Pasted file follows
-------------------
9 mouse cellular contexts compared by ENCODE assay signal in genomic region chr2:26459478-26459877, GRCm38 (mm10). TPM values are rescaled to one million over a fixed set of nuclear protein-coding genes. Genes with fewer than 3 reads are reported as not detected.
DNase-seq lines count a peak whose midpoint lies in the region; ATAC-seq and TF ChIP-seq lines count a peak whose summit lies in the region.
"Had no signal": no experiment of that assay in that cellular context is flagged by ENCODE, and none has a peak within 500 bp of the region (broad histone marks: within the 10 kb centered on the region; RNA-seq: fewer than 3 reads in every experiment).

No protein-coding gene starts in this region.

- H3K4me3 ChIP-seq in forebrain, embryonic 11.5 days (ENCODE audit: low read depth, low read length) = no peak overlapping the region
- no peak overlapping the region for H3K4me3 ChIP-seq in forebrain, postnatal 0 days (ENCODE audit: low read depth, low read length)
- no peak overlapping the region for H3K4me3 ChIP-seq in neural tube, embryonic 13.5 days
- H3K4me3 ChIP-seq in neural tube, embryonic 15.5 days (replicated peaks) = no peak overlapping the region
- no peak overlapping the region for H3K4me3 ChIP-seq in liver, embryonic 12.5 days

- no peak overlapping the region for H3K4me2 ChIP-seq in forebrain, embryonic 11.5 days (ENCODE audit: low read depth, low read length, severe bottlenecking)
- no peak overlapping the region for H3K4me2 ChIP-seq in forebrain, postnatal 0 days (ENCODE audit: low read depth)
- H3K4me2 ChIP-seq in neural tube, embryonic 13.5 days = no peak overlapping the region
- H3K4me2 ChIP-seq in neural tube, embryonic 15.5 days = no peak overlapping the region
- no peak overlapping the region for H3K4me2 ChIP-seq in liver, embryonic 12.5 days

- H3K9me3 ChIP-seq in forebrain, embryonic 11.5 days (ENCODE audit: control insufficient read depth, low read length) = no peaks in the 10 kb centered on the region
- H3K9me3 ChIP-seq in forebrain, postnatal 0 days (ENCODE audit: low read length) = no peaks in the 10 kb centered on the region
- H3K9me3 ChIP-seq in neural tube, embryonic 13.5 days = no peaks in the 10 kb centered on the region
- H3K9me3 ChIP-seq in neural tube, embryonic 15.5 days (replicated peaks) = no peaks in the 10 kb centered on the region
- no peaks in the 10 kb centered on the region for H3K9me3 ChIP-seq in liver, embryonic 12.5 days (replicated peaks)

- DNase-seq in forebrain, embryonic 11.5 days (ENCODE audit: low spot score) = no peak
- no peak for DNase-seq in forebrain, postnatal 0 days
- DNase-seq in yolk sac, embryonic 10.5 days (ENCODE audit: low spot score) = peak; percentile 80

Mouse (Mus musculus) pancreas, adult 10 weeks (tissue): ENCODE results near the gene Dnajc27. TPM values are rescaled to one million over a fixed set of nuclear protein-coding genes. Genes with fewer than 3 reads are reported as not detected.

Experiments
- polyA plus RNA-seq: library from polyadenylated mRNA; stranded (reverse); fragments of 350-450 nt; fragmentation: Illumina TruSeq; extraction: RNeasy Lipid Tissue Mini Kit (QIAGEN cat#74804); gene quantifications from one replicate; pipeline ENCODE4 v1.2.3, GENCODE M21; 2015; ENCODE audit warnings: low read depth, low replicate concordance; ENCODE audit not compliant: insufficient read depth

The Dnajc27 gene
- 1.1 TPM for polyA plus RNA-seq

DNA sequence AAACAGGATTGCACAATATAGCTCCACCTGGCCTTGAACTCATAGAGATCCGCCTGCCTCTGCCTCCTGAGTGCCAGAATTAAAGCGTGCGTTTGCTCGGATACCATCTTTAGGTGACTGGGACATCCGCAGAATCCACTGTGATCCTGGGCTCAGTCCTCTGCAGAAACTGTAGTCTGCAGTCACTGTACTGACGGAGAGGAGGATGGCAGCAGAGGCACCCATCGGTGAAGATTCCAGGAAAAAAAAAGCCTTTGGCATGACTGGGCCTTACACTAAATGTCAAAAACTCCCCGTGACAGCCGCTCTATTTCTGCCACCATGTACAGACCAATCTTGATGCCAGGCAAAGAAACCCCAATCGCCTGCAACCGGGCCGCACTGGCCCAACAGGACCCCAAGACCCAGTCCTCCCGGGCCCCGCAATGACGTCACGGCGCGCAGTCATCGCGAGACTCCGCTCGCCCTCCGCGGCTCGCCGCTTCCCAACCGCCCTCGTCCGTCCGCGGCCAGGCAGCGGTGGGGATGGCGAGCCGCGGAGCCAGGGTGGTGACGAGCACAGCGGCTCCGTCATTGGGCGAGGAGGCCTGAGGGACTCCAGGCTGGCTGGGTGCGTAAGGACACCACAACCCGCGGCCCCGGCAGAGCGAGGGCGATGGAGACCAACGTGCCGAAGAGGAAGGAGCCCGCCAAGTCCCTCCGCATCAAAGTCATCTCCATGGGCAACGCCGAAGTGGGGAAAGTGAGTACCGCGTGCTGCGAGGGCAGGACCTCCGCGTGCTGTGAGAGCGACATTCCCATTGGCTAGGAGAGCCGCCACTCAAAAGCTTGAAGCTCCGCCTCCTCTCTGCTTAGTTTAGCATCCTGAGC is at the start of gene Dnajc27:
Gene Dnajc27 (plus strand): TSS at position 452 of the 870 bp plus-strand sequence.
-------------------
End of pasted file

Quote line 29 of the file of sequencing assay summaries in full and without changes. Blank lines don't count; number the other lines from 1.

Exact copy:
Gene Dnajc27 (plus strand): TSS at position 452 of the 870 bp plus-strand sequence.